This is what I remember. Tiptoeing down the beige-carpeted stairs late at night, I poked my head far enough around the wall to peer into the living room, where my mother rocked in her navy-blue chair, swigging cheap white wine. I stood, riveted, staring at her nighttime face, which was contorted with depthless rage. She never noticed me hidden in the shadows as her cigarette withered in the ashtray while she gesticulated wildly, thrusting her middle finger into the face of someone who wasn't there. This was my routine for years, compulsively spying on her, trying to figure out who this beautiful and smart and tortured woman was from a distance. I felt — no, I knew — she did not love me. Curled into a question mark, I cried myself to sleep every night.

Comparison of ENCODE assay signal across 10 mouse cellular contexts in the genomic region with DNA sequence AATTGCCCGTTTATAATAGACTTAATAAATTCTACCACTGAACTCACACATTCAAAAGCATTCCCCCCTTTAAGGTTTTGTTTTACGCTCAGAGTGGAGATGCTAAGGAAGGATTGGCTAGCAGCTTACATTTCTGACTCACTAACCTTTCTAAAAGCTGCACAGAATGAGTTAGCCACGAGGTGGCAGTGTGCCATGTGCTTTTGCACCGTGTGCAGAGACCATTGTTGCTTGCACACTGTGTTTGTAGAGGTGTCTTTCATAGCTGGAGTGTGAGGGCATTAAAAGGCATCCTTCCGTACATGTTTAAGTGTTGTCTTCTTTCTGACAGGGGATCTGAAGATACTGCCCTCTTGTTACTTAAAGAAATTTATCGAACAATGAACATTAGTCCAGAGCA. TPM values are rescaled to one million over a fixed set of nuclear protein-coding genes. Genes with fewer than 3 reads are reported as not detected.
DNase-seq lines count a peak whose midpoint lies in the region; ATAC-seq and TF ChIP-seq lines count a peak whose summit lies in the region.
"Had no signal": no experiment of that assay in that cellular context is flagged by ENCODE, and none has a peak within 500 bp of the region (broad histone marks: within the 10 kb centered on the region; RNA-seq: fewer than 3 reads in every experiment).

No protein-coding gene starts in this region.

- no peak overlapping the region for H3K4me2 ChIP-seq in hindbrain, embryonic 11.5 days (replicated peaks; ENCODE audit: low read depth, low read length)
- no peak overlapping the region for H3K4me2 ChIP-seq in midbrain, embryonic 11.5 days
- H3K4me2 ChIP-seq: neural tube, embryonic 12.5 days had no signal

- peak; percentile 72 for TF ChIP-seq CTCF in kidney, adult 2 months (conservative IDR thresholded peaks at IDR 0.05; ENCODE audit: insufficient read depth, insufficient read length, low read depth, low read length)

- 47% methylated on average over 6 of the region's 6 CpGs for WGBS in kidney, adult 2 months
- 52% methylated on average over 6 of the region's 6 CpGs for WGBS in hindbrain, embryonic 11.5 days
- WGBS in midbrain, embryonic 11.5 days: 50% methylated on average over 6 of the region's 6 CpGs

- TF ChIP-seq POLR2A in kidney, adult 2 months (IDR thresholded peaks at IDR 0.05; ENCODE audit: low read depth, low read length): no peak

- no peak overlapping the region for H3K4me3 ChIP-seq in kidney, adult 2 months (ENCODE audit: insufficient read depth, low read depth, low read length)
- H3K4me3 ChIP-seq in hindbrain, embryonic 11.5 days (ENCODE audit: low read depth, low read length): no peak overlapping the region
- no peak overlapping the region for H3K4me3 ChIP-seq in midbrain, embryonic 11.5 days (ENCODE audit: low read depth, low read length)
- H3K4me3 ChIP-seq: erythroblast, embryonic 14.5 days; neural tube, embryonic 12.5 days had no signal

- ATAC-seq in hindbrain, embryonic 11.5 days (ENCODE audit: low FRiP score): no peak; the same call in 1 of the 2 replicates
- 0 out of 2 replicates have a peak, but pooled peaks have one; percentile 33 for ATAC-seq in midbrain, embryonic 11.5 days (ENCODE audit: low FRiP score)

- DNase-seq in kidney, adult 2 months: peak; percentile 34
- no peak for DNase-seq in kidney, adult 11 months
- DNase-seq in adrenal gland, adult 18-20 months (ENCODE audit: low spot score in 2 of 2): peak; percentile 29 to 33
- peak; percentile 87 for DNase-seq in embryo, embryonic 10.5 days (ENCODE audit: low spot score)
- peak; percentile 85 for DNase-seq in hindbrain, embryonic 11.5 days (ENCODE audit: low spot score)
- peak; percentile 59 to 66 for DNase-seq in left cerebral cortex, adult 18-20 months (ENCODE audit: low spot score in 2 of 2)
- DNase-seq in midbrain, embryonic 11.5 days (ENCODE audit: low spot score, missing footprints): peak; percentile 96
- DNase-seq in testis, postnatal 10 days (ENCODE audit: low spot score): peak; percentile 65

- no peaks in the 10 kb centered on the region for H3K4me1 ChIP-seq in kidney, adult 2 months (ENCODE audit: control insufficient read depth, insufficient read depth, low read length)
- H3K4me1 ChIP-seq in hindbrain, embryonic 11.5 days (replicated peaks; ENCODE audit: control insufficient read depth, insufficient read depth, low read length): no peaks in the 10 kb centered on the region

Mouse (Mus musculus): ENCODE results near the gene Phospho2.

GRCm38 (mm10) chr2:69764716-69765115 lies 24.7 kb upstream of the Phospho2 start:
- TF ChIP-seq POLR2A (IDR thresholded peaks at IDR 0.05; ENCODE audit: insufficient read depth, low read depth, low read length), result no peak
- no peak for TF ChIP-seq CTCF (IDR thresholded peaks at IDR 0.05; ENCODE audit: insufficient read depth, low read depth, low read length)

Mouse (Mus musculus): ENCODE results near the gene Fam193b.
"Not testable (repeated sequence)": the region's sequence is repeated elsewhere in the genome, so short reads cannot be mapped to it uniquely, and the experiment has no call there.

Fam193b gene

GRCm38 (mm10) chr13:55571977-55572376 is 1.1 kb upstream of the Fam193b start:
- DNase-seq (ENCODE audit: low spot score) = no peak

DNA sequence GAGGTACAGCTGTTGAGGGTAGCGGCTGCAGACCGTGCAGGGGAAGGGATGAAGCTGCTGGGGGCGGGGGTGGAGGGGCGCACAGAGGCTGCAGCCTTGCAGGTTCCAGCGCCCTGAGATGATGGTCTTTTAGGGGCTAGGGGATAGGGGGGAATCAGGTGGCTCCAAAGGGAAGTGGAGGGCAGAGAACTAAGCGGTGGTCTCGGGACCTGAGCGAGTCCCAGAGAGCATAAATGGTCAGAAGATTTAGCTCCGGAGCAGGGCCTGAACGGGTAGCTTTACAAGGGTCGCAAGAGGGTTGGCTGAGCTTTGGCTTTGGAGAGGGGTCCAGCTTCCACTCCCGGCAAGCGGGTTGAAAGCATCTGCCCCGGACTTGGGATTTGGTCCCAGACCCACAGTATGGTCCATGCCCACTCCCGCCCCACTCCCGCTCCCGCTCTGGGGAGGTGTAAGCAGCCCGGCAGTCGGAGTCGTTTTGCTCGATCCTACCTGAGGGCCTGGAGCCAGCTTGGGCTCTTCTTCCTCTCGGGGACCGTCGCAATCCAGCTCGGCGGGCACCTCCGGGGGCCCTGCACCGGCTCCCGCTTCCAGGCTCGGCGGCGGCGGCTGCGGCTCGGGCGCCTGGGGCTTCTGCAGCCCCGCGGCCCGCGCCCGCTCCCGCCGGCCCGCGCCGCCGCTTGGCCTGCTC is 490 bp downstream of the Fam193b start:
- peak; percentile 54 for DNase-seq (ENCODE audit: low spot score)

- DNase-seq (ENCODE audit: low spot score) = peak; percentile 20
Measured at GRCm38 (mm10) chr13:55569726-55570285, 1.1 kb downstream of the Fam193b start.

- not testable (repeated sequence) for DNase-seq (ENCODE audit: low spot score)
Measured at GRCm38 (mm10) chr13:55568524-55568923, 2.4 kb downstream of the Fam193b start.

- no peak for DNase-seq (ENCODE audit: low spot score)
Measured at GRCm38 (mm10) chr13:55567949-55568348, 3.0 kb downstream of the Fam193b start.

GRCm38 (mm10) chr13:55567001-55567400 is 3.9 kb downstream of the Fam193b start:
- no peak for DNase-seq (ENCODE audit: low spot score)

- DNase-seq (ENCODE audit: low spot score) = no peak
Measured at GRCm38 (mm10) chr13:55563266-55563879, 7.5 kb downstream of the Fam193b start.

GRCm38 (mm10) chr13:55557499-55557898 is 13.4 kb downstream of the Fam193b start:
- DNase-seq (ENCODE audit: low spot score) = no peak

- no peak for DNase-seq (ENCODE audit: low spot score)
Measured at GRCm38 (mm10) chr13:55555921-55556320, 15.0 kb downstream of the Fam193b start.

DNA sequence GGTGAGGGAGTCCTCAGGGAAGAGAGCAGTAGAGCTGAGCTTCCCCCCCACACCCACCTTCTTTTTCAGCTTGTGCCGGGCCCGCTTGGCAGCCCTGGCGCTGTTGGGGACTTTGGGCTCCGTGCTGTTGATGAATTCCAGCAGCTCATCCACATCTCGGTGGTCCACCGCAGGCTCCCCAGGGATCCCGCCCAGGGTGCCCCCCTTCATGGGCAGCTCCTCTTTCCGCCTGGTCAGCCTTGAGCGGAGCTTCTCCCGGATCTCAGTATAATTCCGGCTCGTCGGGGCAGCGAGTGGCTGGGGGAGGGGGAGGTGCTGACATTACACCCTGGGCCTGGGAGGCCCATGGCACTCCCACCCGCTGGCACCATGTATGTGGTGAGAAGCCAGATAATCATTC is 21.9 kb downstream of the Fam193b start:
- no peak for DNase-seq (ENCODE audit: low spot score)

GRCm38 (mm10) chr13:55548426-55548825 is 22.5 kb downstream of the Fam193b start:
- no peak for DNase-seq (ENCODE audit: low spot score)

"Nobody said that life is fair." That was her favorite saying, a stinging maternal salve in response to a daughter's tears. I know there was a good lesson in there for me, but I wasn't ready to hear it. Instead, I thought, No shit. If life were fair, it would have smelled of home-baked cookies instead of stale booze; it would have felt like a warm hug instead of a cold shoulder.

"If you loved me, you'd stop drinking." That was my favorite comeback. Fair or not, mothers were supposed to live for their kids, I thought, and her nightly swan dive into a gallon jug of Gallo was a sloppy declaration of rejection. I took her drinking as wholly personal, and so I tried to make myself more lovable by overachieving in the classroom and on the soccer field; I tried to show her how much I was hurting by turning myself into an 88-pound skeleton. But none of that changed a thing. My mother still crawled naked up the stairs to her bedroom, still hid glasses of vodka in cupboards throughout the house, still chose booze over me.